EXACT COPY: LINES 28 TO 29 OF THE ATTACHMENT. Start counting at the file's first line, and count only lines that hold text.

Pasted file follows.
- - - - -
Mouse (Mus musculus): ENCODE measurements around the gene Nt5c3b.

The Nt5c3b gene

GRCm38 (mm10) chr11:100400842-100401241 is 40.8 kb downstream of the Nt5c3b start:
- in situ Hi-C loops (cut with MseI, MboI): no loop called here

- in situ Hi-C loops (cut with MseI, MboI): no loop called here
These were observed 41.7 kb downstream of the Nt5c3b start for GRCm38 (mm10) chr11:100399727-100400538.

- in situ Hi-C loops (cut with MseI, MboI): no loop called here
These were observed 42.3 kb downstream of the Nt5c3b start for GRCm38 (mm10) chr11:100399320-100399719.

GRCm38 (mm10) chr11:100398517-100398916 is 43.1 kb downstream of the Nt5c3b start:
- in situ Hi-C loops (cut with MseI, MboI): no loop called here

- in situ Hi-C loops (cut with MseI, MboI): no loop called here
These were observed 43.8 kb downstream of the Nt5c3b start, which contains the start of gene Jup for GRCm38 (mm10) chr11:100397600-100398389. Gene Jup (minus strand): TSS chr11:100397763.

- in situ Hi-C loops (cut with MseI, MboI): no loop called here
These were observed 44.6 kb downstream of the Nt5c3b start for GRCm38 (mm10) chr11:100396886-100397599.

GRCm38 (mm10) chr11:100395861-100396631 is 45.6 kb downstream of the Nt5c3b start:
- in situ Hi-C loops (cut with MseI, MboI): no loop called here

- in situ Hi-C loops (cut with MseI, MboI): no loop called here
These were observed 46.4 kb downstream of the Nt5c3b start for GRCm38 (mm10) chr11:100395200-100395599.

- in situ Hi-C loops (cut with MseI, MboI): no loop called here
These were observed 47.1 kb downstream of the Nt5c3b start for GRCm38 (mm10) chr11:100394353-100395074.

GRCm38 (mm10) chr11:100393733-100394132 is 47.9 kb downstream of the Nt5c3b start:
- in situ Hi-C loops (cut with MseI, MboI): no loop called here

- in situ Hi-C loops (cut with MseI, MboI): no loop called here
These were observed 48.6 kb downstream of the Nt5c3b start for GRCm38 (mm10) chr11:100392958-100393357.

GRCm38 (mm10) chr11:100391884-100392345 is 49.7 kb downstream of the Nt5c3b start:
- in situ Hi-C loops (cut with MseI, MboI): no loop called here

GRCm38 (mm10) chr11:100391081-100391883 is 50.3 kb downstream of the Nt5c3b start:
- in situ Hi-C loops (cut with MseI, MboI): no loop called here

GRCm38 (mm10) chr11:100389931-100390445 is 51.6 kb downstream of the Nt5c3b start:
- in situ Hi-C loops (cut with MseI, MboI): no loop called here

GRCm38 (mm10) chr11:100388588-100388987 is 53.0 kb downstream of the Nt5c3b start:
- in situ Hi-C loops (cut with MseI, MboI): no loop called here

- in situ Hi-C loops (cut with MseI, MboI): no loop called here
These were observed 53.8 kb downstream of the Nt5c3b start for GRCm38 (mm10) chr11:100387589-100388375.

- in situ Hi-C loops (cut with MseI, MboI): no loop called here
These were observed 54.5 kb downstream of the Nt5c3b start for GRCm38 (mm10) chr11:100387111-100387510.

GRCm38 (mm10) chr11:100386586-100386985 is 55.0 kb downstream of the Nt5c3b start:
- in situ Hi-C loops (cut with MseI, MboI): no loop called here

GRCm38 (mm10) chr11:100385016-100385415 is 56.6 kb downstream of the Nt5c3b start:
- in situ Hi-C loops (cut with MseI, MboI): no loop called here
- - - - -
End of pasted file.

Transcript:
- in situ Hi-C loops (cut with MseI, MboI): no loop called here

GRCm38 (mm10) chr11:100389931-100390445 is 51.6 kb downstream of the Nt5c3b start: